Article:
Who moves trailers that are needed before getting board approval to change a needed gym into two classrooms and two resource rooms? Who starts work on a project that adds capacity to a school before getting board approval? Who thinks the FMP should be changed through a consent agenda item? Who thinks they can turn a 387 seat school into a nearly 700 seat school without increasing all common spaces and adding twice as much parking as before? Who thinks any elementary school should have 700 seats? Especially when the drop-off and pick-up lanes were designed for 387 kids and are just off a busy street? Who thinks only parts of the district should have 32-34 kids in a classroom as a matter of routine should this trend be allowed to continue from what I've read elsewhere?

This is just plain maddening! This is a glimpse into the future for Van Allen, Garner, the new North Liberty elementary when built, and Wickham. Possibly Weber too! Because with only one elementary on the bond, the only thing they can do is add onto existing schools until some other money is secured which doesn't seem likely.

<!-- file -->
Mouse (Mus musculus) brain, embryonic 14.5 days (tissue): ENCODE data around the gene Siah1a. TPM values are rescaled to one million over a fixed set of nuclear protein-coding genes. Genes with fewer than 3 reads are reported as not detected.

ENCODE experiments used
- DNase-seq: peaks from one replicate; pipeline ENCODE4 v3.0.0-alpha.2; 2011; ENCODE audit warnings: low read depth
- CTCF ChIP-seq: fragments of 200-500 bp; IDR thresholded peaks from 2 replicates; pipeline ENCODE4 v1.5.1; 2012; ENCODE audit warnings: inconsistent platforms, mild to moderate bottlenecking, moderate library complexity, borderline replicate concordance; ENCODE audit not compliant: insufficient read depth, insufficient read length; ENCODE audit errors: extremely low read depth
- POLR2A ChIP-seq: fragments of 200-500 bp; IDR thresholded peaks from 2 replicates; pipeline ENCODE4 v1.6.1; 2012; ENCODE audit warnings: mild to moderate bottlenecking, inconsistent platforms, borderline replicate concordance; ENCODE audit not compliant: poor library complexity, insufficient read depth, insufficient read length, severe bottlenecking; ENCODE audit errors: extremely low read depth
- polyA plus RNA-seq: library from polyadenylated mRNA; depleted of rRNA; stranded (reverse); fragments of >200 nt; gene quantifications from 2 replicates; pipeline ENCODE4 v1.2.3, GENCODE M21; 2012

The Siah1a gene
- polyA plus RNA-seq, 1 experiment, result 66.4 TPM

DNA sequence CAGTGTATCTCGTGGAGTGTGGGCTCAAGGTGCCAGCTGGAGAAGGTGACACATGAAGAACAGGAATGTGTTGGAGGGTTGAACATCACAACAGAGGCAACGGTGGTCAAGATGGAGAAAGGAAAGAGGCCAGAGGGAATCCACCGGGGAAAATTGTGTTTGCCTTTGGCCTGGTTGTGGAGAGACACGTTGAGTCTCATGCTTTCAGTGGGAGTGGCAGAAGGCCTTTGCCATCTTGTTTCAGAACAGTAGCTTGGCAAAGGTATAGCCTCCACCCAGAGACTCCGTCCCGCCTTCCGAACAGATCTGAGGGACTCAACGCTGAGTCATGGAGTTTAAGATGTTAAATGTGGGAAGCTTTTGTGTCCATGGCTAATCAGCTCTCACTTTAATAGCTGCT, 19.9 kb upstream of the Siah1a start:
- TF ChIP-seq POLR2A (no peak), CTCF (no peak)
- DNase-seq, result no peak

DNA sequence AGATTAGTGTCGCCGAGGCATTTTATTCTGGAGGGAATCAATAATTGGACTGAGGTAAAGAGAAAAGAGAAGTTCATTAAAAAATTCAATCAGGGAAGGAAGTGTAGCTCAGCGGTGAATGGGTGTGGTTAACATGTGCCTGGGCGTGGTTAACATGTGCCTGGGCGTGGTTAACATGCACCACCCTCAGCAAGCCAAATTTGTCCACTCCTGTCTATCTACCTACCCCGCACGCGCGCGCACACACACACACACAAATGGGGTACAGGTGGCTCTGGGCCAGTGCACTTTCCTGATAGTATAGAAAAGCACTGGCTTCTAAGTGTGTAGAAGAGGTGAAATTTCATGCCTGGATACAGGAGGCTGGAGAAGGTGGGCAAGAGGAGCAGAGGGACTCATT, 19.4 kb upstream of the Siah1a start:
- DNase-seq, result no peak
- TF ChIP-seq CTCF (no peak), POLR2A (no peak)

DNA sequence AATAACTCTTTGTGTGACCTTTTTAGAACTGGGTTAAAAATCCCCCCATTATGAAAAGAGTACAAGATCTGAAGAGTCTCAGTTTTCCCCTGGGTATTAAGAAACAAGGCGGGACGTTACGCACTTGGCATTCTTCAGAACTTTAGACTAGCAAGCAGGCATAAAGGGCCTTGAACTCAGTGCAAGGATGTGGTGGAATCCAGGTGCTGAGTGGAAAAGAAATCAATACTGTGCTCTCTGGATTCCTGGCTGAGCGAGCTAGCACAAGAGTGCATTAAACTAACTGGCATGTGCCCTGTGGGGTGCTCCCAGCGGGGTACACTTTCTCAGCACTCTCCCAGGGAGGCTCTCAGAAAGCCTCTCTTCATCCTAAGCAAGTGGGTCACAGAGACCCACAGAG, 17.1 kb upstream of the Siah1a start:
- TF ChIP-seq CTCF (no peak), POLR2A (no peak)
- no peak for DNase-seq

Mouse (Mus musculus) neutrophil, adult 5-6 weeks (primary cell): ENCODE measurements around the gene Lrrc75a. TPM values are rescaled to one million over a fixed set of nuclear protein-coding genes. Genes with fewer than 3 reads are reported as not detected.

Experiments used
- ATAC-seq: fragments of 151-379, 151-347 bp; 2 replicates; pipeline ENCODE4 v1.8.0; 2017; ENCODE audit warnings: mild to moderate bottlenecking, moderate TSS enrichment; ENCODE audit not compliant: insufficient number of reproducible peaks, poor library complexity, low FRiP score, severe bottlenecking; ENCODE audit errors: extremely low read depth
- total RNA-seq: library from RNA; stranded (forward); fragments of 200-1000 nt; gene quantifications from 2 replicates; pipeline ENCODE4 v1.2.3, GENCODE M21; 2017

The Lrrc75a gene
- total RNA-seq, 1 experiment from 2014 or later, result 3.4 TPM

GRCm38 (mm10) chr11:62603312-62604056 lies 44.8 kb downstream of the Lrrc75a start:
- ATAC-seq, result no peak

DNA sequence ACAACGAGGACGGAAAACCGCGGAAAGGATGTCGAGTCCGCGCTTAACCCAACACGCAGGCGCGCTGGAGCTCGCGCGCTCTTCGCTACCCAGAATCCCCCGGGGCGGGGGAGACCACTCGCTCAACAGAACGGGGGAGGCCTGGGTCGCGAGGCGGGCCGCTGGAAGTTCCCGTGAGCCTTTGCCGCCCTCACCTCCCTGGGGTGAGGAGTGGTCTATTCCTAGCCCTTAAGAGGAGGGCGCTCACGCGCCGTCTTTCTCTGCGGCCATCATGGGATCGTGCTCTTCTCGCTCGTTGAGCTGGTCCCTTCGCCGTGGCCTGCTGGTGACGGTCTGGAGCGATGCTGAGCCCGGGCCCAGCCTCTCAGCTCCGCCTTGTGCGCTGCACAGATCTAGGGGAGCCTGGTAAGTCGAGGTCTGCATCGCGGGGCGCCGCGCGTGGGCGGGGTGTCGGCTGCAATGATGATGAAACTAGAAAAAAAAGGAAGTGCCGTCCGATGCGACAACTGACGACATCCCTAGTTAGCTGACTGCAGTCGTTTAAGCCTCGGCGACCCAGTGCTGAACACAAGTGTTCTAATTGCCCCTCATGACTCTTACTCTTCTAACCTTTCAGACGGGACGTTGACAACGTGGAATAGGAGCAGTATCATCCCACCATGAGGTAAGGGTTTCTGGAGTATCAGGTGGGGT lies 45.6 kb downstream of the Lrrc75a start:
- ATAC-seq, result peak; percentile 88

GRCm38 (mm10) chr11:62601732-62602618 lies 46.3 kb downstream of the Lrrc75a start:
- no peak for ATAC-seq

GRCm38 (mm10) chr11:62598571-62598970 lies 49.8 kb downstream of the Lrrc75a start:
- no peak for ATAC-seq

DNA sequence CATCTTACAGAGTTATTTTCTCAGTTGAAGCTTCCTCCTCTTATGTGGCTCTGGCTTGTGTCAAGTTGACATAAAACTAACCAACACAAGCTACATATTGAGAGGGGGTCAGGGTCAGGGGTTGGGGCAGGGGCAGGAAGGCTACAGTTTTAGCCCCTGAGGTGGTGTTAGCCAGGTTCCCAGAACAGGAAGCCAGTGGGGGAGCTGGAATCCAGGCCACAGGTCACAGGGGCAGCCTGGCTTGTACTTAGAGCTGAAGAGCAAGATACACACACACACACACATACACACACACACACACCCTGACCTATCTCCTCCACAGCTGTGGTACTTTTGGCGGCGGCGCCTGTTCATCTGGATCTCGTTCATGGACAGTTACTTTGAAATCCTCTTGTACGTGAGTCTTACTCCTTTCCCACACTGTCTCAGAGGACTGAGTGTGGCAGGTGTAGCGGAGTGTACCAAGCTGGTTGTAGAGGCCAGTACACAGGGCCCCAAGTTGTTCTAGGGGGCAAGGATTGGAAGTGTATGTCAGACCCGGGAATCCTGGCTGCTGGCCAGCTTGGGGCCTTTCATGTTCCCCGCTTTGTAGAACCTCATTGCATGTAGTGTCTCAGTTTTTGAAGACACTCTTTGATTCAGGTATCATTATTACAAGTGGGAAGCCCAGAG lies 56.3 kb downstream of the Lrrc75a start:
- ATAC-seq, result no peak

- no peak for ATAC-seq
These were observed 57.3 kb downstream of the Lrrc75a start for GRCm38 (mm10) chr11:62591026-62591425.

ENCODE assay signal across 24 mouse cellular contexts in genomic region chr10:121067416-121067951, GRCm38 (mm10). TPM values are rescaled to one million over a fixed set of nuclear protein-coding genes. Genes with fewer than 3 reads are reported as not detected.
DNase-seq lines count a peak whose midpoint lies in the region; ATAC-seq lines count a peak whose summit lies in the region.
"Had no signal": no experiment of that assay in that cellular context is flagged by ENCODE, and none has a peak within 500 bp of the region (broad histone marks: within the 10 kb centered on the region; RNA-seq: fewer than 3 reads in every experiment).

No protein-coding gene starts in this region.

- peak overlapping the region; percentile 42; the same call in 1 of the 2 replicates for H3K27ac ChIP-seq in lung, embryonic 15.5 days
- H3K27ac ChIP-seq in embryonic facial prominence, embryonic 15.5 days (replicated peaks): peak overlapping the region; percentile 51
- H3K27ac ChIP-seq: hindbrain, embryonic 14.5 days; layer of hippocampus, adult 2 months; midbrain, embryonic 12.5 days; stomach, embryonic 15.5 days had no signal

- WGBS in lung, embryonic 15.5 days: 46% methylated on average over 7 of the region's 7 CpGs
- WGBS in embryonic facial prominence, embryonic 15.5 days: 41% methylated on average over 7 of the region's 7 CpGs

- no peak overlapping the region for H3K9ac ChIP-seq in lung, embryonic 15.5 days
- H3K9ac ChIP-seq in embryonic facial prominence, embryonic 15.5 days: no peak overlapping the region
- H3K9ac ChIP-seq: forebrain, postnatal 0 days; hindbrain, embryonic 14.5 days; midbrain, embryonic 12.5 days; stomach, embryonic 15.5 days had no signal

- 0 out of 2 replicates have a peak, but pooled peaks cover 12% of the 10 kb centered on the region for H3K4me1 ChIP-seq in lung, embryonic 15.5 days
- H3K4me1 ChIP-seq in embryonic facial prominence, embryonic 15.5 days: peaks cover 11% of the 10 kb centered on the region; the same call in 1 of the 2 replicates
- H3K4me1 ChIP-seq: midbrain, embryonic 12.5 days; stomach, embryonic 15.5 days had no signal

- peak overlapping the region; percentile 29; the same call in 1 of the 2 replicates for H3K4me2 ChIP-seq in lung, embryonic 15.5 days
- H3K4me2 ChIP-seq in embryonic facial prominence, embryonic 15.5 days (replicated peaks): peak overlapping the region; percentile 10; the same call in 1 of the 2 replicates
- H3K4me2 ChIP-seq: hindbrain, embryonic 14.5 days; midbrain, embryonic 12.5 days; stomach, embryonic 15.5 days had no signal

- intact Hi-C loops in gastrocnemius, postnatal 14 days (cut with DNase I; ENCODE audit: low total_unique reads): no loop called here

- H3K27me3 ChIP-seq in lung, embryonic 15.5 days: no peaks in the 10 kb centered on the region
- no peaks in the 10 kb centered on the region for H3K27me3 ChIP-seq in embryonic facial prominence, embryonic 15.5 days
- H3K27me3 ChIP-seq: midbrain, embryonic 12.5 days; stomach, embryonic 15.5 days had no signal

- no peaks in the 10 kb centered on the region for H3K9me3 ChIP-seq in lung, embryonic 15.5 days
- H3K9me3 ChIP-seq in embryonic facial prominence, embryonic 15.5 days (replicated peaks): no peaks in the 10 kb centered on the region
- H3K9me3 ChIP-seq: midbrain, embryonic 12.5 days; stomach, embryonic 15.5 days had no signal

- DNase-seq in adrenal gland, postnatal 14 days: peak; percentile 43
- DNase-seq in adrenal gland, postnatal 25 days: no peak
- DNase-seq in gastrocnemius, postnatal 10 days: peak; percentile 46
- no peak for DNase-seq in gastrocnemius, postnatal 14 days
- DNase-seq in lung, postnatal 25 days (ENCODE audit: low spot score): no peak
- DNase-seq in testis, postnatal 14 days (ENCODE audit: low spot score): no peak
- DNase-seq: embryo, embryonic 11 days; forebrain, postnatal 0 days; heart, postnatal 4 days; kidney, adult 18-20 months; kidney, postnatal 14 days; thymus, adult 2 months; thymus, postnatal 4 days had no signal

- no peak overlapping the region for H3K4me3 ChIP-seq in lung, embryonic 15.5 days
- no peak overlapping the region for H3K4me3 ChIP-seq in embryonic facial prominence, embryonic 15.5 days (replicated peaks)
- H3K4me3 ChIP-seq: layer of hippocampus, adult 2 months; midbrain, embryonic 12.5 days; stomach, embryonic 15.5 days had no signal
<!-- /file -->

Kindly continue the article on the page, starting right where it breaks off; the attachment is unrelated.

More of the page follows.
Vote NO. Force them to build a better bond that actually meets ALL needs in the district for a while at least.

Anonymous said...

Anonymous 8:19: "Who starts work on a project that adds capacity to a school before getting board approval?"

Steve Murley, that's who. He wasn't counting on one of his board majority stepping down. He was counting on another rubber stamp 4-3 vote, where the majority blindly follows his questionable management decisions without question. This situation MUST change. The board is forcing the community to pay a huge price by keeping Murley around, because of the lack of trust in his management and absence of accountability. Even the reliable supporters of prior school bonds are voting NO this time.